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Homology: An Architectural Inheritance

Although we typically think of homologies in terms of anatomical structures, this is only one level at which homologies occur. In fact, even behaviors can be homologous. The architectural habit of the lovesick bowerbird is a case in point. A male bowerbird woos his chosen one by building a fanciful "bower" that serves as a stage for his elaborate courtship ritual. A successful performance will entice a female to mate with him. Each species of bowerbird builds a slightly different bower and puts on a slightly different performance. However, all bowerbird species have some version of this "performance art" mating ritual — a behavior quirk inherited from a common ancestor who also used this sort of mating ritual. Thus, this behavior pattern is a homology and supports the close evolutionary relationship among bowerbird species.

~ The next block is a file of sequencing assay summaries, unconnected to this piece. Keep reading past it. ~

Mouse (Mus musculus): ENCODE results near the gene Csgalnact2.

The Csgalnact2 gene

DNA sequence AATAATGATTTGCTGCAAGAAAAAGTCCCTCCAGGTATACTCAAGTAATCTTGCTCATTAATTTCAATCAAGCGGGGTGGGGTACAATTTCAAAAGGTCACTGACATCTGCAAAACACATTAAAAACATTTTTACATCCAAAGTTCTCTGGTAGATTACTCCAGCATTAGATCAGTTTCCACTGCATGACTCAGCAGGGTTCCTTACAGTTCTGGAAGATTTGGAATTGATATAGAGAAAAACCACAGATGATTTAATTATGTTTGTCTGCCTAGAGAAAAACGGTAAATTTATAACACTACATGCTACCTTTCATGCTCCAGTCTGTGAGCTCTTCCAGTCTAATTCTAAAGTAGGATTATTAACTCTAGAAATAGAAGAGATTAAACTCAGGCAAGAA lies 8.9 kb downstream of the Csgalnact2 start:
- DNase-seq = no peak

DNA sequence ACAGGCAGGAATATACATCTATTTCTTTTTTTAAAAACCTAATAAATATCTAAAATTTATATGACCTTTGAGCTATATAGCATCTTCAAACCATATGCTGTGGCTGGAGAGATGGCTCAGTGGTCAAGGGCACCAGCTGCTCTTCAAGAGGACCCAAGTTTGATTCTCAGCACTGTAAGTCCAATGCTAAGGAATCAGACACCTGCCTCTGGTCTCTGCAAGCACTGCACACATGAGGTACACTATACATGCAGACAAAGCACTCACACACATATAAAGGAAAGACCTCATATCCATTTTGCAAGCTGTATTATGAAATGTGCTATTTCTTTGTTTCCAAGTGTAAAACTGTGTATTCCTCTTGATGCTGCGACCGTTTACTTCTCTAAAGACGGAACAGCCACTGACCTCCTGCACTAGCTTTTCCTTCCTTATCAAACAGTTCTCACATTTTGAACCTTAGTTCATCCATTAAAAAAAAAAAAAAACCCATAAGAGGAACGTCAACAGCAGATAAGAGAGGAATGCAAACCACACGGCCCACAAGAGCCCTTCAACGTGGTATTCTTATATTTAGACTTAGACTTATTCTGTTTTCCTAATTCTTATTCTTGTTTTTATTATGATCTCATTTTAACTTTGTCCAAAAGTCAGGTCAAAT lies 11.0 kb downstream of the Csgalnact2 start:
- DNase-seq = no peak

Satin bowerbird MacGregor's bowerbird
Different species of bowerbird construct elaborate bowers and decorate them with different colors in order to woo females. The Satin bowerbird (left) builds a channel between upright sticks, and decorates with bright blue objects, while the MacGregor's Bowerbird (right) builds a tall tower of sticks and decorates with bits of charcoal.

Satin bowerbird photo courtesy of Graeme Guy; MacGregor's bowerbird photo courtesy of Stephen and Melinda Pruett-Jones.

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